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Net fiction, and the business behind the Wuxia World

March 24th, 2017 | Posted in Blog | Comments Off on Net fiction, and the business behind the Wuxia World
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Since my last blog about net fiction, it has been 3 months and I have kept eyes on this. In China, people are so used to net fictions. Some successful authors became millionaires overnight as their work become popular and the adapted rights for games and films were sold out. More and more young people try to start their own net fictions both for the high income and popularity.

But we Chinese are still are pleased surprised that our net fictions were so popular overseas (especially when some big social media reported this phenomenon and made this news so reliable).

And during my trip in London Book Fair, I was so surprised to find the China Reading Limited, an authorized digital reading platform and literature IP incubator. China Reading has a renowned collection of content brands of digital reading APPs and websites. This company has published over 10 million digital works, hosted 4 million authors. With over 600 million users in China, this company showed their ambition for the nationwide market.

When communicating with the CEO of China Reading, it was clear that the news about the Wuxia World popularity had made him more confident about the overseas trade of Chinese net fictions.

However, this company is too cautious to expand a market which it is not familiar with, at present, they just want to sell translation rights of their works. For example, Wuxia World is supported by volunteers who are net fiction buffs. They translate Chinese net fictions into English, Thai, and other languages. The readers could donate to their voluntary work as well. And this will result in a cycle: more updates => more viewers  => more donations => more updates. It is clear and obvious that the authors are not involved in this cycle, and the authors’ interest and right are ignored and damaged.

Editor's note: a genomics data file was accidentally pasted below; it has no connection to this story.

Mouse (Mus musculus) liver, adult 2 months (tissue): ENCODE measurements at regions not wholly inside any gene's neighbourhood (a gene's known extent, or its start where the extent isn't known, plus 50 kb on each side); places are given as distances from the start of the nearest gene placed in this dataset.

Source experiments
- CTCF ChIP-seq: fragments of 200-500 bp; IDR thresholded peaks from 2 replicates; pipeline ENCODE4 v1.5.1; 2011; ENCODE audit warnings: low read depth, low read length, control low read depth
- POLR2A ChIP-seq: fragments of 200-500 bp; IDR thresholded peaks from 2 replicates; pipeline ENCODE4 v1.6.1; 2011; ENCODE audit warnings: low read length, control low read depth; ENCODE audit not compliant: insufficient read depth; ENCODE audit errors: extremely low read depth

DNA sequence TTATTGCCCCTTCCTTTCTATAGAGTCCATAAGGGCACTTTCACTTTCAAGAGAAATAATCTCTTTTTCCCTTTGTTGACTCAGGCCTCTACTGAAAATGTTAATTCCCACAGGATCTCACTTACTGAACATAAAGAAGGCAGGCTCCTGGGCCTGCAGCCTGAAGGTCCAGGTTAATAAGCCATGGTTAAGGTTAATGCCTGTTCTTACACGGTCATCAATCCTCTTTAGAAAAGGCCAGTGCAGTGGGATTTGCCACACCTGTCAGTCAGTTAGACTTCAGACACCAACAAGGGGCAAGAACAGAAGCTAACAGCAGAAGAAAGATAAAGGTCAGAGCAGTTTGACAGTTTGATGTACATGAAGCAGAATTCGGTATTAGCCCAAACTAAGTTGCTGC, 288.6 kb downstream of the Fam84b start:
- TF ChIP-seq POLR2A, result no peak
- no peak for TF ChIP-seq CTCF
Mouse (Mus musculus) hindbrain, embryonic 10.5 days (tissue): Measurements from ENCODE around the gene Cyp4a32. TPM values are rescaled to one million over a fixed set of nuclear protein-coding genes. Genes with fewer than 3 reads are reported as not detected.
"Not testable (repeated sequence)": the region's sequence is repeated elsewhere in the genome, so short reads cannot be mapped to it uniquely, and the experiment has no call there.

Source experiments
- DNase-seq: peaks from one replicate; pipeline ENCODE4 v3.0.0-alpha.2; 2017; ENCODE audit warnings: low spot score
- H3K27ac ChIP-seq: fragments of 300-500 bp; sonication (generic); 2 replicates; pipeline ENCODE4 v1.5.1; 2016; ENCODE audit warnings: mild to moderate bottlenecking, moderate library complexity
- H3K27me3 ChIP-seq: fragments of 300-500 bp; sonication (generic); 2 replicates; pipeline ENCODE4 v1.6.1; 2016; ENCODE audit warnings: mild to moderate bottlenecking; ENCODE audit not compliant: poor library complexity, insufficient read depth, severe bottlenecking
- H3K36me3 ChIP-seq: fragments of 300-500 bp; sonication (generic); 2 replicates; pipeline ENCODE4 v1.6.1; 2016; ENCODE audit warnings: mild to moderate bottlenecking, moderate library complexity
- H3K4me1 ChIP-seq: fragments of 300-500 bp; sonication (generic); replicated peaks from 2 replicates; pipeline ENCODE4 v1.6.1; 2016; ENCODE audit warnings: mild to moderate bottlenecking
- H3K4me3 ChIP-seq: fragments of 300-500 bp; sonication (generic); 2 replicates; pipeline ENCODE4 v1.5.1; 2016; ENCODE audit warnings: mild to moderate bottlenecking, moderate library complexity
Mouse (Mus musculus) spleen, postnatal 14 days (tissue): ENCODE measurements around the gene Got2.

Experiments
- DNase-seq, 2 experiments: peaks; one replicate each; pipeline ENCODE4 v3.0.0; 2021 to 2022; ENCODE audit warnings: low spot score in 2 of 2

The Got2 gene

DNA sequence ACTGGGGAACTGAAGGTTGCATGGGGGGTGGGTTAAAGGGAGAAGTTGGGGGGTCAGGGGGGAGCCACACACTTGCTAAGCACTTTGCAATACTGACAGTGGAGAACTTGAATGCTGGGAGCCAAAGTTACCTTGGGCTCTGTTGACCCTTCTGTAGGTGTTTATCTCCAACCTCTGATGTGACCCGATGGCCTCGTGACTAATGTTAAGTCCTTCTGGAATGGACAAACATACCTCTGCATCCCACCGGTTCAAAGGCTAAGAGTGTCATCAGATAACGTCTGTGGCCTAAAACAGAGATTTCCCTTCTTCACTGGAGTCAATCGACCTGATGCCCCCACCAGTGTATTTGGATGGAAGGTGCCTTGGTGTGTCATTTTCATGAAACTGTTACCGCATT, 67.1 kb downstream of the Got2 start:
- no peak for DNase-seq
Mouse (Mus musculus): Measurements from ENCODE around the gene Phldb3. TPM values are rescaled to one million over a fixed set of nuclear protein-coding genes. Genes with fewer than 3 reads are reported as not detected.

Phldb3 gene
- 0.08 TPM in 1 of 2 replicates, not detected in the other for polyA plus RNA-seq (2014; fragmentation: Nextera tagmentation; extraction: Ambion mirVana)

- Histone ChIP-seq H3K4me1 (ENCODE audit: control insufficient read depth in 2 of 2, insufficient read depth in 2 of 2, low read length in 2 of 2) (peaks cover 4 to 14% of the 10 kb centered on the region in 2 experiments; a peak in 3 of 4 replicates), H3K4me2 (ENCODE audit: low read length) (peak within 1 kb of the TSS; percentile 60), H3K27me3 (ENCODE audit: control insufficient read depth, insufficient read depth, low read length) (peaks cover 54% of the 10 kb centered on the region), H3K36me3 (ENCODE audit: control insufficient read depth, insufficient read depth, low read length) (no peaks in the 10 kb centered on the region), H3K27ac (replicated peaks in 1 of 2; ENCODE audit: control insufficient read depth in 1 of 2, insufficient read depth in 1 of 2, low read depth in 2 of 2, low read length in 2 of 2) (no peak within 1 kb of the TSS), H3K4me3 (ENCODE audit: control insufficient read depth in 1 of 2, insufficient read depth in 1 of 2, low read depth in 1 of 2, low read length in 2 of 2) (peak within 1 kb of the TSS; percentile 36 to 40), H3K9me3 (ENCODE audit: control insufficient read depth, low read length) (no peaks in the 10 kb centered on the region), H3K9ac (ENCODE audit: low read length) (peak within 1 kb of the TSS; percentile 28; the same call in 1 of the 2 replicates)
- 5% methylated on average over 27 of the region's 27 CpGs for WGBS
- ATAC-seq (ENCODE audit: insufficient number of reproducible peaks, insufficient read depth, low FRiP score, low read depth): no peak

The thing China Reading wants to do is to sell the translated rights to these websites, so readers can read these fictions legally via the website. And China Reading is also looking for collaborations, it authorizes the website to use these net fictions which it owned, and China Reading can publish these translated editions of net fictions and sell them through Amazon.

Till now, for Chinese publishers, the national publishing business is under-developed, they still try and try to find a way to collaborate and win-win trade. Net fiction trade can be seen as an attempt by Chinese publishers.

But during the further communication, we all think that translation rights are the first stage for China Reading business actives. In future, Chinese publishers might keep on trying.